Brand management is so 1999.
Brand management was top down, internally focused, political and money based. It involved an MBA managing the brand, the ads, the shelf space, etc. The MBA argued with product development and manufacturing to get decent stuff, and with the CFO to get more cash to spend on ads.
Tribe management is a whole different way of looking at the world.
It starts with permission, the understanding that the real asset most organizations can build isn’t an amorphous brand but is in fact the privilege of delivering anticipated, personal and relevant messages to people who want to get them.
It adds to that the fact that what people really want is the ability to connect to each other, not to companies. So the permission is used to build a tribe, to build people who want to hear from the company because it helps them connect, it helps them find each other, it gives them a story to tell and something to talk about.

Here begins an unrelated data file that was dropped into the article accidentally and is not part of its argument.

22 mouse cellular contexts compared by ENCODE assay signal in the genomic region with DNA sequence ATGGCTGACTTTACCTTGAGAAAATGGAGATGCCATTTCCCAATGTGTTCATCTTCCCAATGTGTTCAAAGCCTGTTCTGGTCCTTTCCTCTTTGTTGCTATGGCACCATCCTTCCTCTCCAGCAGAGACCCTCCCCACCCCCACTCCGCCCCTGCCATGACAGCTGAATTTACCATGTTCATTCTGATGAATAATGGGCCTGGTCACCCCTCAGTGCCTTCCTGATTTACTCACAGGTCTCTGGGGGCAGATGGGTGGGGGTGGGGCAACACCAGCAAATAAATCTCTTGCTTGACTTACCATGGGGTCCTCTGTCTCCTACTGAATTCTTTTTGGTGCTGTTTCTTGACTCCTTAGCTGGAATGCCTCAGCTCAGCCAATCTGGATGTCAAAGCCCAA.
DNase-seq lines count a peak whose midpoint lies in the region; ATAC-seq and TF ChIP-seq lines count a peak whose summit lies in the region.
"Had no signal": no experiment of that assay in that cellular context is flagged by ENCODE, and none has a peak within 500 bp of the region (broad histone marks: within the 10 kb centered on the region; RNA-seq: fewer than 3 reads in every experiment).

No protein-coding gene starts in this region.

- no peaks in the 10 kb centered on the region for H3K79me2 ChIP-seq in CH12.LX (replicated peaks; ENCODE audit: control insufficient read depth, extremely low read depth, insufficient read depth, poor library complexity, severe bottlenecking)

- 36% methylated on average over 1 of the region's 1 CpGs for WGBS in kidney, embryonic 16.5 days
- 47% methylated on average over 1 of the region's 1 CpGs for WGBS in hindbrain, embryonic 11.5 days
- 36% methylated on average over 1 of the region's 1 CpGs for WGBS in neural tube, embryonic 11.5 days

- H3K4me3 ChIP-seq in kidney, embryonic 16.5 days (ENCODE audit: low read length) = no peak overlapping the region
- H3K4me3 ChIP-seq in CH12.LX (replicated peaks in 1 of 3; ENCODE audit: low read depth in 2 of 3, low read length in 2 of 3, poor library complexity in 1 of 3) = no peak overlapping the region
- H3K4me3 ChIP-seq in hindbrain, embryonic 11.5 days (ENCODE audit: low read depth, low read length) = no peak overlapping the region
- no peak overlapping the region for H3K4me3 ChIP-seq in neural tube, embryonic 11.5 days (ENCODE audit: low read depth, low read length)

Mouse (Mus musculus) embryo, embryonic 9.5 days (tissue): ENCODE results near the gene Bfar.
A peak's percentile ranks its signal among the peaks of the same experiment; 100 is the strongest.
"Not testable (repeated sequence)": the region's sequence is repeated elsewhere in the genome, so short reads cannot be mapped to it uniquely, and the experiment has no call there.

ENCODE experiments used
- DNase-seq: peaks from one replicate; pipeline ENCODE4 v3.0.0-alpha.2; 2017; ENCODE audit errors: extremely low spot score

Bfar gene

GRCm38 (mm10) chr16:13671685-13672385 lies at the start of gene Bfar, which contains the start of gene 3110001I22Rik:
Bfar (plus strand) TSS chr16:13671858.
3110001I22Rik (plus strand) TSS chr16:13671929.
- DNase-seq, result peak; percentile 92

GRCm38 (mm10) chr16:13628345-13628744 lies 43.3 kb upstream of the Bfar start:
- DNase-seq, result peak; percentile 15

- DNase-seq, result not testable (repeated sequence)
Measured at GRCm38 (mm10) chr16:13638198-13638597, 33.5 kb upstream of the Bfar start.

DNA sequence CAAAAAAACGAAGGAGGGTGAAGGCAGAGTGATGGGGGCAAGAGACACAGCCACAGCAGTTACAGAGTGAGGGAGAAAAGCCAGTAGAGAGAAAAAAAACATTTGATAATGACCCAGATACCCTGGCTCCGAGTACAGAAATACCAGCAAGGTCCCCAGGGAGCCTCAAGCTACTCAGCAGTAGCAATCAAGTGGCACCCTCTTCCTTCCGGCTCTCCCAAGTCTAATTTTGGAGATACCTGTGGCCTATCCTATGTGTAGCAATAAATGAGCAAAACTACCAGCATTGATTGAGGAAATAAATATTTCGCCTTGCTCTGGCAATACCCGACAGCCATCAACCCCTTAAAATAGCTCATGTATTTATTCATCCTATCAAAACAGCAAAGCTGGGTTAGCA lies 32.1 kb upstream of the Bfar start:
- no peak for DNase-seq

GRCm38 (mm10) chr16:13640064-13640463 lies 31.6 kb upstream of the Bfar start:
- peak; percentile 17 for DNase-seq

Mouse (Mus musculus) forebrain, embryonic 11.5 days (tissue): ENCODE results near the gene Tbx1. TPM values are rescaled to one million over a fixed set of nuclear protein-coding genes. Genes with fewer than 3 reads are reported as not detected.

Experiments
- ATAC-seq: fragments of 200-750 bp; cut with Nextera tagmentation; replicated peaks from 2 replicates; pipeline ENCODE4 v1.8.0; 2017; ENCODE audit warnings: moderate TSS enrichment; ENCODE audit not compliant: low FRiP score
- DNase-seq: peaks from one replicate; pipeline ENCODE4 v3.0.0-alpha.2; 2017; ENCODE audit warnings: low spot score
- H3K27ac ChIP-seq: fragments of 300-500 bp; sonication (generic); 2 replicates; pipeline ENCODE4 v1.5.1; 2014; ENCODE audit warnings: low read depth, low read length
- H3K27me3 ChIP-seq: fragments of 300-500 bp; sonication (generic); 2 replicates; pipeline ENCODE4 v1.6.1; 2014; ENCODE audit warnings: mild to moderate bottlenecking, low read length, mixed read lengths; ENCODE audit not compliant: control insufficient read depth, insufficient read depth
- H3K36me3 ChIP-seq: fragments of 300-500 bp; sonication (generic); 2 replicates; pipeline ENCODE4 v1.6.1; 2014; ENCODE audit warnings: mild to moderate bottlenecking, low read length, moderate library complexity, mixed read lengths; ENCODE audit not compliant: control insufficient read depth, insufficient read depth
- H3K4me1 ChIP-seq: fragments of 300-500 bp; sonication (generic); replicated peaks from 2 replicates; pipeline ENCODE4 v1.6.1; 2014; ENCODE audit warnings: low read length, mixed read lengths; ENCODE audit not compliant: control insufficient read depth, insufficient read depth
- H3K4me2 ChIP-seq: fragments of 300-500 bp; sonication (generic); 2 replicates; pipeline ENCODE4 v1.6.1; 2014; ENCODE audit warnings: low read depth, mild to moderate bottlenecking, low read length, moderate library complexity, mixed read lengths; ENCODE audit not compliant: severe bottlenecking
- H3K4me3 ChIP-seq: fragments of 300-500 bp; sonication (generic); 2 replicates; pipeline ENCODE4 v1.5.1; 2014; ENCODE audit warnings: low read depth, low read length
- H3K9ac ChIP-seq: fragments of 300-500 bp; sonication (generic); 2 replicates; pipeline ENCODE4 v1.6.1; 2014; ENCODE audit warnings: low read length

And of course, since this is so important, product development and manufacturing and the CFO work for the tribal manager. Everything the organization does is to feed and grow and satisfy the tribe.
Instead of looking for customers for your products, you seek out products (and services) for the tribe. Jerry Garcia understood this. Do you?
Who does this work for? Try record companies and bloggers, real estate agents and recruiters, book publishers and insurance companies. It works for Andrew Weil and for Rickie Lee Jones and for Rupert at the WSJ… But it also works for a small web development firm or a venture capitalist.
People form tribes with or without us. The challenge is to work for the tribe and make it something even better.